"The mind of man plans his way," said the wise Solomon, "but the Lord directs his steps" (Proverbs 16:9). It was important for the apostle Paul to establish a strategy, to plan his route, and to govern his time. He had told the congregation in Rome, "now I am going to Jerusalem serving the saints," referring to the offering he was collecting from the Gentile congregations (Romans 15:25). He petitioned the brethren to pray earnestly for him, to strive together with him in his prayers, that the offering would prove acceptable to the saints, and "that I may be delivered from those who are disobedient in Judea" (Romans 15:31). His offering undoubtedly proved acceptable, but the scripture records that he was not entirely delivered from the hands of the hostile Jews, but was to spend most of the rest of his life in jail or under house arrest. Paulís mind planned his way, but the Lord directed his steps.
- Next stop, Macedonia - Paul is writing this first letter to the Corinthian brethren from Ephesus, capital of the Roman province of Asia in what is now southwest Turkey. At this point he had not yet decided whether to accompany the gift for the poor saints in Judea, but he is letting the brethren in Achaia know what his plans were before that offering was totally collected and sent on its way. "But I shall come to you after I go through Macedonia," he says, "for I am going through Macedonia Ö" (I Corinthians 16:5). When Paul finished what he intended to accomplish in Ephesus, he would go on to Philippi, Thessalonica, Berea, and whatever other locations had established congregations. The history in the book of Acts shows he eventually accomplished this.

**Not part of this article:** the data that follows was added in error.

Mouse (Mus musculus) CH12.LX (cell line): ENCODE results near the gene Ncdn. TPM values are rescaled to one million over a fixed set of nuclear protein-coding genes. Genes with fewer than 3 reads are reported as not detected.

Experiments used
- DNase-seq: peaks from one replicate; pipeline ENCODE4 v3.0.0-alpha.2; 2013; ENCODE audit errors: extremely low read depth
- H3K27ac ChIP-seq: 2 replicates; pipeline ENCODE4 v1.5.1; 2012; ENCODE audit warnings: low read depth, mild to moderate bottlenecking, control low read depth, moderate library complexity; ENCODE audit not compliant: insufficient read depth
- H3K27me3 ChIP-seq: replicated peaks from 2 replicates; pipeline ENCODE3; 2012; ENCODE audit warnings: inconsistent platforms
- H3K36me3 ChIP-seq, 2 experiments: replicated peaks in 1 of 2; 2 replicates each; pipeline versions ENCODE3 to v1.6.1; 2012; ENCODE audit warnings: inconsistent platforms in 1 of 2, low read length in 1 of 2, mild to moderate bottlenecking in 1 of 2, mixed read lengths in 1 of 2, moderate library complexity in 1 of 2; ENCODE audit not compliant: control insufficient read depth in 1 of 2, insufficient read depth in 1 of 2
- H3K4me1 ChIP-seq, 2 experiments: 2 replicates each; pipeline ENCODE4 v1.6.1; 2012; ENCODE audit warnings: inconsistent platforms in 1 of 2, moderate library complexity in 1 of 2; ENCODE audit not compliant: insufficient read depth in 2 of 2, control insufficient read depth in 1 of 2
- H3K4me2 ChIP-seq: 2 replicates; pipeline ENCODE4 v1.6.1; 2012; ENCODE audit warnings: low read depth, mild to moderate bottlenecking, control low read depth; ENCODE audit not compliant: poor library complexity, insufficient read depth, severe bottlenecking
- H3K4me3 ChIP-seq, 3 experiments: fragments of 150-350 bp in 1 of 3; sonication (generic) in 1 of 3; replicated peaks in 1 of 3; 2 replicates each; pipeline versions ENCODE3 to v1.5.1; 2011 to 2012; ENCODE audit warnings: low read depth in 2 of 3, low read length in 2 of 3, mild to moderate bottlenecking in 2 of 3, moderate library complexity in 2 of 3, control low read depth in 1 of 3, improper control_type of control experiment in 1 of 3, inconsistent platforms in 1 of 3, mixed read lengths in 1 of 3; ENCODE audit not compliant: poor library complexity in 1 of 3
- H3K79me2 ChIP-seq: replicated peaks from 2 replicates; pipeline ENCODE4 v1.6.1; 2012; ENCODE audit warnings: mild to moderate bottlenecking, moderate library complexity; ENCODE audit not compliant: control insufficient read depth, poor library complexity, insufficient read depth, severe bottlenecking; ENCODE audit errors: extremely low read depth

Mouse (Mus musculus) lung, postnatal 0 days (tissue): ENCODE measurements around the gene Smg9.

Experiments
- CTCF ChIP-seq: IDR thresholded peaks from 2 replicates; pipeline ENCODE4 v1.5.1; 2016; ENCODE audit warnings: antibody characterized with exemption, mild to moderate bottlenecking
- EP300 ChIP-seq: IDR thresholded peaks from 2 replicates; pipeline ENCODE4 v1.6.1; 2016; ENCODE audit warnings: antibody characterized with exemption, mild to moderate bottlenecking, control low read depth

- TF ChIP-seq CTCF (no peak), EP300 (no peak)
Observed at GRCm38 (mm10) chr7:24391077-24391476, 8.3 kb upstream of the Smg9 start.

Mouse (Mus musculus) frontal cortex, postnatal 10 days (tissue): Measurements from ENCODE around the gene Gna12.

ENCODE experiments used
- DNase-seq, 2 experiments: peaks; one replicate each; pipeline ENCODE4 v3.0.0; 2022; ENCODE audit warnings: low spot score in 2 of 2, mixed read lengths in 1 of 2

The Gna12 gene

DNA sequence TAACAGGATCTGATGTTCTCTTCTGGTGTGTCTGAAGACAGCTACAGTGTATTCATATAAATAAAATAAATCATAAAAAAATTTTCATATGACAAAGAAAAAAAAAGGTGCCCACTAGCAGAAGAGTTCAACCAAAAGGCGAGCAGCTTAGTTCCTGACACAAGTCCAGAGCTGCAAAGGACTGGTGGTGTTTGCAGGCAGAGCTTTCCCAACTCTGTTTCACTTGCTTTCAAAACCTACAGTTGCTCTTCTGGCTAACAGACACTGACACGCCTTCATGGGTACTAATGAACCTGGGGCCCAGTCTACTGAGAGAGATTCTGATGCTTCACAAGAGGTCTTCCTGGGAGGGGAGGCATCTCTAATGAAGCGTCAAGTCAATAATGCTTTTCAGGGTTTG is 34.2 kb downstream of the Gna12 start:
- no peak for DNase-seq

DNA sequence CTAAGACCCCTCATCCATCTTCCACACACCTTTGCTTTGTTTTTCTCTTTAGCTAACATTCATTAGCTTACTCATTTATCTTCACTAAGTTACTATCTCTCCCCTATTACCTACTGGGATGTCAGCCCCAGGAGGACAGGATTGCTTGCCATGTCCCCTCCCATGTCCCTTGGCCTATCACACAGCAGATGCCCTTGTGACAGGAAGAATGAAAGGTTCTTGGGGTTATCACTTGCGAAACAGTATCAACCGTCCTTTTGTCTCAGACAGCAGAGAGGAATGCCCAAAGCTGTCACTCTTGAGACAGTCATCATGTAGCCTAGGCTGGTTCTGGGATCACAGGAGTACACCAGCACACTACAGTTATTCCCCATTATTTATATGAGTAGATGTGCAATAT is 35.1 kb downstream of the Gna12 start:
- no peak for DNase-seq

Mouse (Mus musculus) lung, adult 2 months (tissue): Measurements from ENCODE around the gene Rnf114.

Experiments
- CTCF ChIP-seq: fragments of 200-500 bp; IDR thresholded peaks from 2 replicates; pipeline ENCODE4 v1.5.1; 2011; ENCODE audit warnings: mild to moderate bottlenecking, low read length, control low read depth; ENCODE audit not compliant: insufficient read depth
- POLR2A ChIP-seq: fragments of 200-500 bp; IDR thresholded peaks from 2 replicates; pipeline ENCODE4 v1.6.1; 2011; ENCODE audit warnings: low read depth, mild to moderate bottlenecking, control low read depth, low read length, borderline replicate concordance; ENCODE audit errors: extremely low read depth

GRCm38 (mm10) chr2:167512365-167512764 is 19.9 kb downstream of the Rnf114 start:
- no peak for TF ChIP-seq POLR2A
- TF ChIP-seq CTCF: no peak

- On to Corinth - Paul was desirous of getting to Corinth as soon as he could, out of concern for the doctrinal and divisional issues developing there. Earlier in the epistle, he had stated, "I will come to you soon, if the Lord wills" (I Corinthians 4:19). The challenge for Paulís management of time was that there were so many priorities and so many needs that had to be met. Hence he could not drop everything he was doing and bounce over to Corinth; travel in those days was slow and difficult. "But I shall come to you," he assures them, "and perhaps I shall stay with you, or may even spend the winter, that you may send me on my way wherever I may go" (I Corinthians 16:6). The apostle had a general idea of what he wanted to accomplish and when he wanted to do it, but it is clear that his plans were not completely fixed. He was, however, also preparing the brethren in Achaia to help him financially to get on to his next place after Corinth, because he was dependent upon faithful saints to assist him in paying for transportation and traveling costs. "For I do not wish to see you now just in passing," he adds, "for I hope to remain with you for some time, if the Lord permits" (I Corinthians 16:7). He knows that it is going to require quite a bit of time in Corinth, so he is making the appropriate time adjustments.